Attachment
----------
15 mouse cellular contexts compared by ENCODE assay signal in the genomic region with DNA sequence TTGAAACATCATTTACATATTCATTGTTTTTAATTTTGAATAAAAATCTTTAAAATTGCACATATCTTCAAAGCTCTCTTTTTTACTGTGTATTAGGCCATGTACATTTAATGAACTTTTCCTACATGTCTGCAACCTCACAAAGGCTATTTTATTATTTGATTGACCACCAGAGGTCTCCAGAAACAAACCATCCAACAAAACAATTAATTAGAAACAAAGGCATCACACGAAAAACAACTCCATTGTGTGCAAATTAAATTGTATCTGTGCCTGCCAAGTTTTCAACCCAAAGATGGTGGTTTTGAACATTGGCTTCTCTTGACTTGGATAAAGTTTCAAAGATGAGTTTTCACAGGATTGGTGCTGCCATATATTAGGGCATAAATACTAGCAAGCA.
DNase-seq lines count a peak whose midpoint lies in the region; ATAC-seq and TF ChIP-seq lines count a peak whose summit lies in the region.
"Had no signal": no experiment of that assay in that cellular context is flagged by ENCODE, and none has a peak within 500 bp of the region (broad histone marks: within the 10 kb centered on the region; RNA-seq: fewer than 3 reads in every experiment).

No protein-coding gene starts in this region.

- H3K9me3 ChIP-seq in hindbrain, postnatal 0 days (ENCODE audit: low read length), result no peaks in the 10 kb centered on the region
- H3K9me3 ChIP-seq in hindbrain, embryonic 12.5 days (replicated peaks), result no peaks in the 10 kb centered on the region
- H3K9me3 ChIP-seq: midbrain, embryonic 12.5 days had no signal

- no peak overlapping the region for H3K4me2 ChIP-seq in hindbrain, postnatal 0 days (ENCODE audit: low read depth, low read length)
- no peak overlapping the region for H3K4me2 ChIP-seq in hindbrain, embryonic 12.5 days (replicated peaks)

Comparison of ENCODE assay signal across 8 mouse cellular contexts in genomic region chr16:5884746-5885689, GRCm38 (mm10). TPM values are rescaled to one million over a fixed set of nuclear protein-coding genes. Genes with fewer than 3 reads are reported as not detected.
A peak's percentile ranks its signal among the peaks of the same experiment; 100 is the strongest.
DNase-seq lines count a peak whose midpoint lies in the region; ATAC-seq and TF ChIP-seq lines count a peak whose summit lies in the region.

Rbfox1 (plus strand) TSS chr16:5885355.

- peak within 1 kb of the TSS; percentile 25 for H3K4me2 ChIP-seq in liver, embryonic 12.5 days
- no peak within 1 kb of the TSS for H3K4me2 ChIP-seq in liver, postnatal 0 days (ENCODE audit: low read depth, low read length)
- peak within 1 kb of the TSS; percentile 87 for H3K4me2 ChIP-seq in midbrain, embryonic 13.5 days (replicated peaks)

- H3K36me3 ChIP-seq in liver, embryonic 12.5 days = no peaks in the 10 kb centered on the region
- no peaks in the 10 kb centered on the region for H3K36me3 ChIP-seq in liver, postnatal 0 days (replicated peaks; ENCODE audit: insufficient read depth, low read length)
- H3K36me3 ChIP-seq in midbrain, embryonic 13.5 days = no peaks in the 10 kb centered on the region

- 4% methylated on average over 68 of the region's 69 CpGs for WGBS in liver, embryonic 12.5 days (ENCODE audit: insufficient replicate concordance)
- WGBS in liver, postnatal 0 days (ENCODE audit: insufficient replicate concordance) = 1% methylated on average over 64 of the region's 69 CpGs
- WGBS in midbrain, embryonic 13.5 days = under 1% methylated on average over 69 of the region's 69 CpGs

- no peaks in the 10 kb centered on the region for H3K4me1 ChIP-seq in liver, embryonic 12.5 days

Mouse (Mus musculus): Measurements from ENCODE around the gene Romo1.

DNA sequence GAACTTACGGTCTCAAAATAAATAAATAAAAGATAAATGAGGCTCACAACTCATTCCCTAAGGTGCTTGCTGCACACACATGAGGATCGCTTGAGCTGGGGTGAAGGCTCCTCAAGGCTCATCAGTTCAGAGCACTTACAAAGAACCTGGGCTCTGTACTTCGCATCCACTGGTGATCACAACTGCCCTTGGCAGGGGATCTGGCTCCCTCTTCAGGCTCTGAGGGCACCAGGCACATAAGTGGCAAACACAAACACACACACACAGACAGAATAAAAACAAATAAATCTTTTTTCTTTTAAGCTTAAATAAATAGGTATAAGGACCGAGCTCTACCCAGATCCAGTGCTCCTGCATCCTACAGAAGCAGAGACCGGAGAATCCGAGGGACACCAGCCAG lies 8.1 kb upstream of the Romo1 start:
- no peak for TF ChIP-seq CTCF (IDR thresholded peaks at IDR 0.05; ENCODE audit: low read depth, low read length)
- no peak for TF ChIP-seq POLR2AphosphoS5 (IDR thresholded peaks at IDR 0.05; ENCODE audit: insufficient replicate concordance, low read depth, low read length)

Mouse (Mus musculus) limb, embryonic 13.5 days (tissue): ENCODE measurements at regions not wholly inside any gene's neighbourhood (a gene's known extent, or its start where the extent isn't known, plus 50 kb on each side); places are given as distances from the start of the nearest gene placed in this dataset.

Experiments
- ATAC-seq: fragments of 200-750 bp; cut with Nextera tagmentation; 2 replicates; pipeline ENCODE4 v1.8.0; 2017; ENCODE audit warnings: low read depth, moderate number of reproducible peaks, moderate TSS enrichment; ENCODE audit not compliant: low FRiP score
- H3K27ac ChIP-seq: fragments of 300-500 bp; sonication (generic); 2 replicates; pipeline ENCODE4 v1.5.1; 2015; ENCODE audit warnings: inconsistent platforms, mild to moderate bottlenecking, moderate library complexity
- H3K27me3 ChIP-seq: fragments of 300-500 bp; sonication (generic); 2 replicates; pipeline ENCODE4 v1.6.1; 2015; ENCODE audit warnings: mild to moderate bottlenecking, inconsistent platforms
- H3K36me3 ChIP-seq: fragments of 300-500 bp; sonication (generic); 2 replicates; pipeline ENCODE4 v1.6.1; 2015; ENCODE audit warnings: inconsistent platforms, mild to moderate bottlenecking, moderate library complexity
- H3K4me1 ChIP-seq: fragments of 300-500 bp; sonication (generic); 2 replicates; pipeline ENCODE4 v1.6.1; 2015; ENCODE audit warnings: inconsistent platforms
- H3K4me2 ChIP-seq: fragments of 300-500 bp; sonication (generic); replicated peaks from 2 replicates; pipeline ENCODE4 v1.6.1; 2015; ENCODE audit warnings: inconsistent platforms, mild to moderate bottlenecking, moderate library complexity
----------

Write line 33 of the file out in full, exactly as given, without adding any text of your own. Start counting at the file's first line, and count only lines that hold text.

- H3K36me3 ChIP-seq: fragments of 300-500 bp; sonication (generic); 2 replicates; pipeline ENCODE4 v1.6.1; 2015; ENCODE audit warnings: inconsistent platforms, mild to moderate bottlenecking, moderate library complexity